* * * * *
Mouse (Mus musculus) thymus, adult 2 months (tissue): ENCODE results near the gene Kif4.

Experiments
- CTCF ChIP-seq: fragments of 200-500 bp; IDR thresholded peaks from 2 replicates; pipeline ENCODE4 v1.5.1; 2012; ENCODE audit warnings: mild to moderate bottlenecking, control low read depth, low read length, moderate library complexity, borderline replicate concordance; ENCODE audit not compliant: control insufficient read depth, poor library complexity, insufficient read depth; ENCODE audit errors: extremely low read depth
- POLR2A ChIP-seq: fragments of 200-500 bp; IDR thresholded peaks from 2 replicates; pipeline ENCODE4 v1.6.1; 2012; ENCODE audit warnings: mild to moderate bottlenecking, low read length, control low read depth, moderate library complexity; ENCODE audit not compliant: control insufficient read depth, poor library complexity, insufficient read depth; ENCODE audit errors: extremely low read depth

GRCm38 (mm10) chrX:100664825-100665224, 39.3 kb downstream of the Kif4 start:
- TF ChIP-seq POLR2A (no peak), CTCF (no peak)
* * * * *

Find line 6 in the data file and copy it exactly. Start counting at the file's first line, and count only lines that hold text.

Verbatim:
- TF ChIP-seq POLR2A (no peak), CTCF (no peak)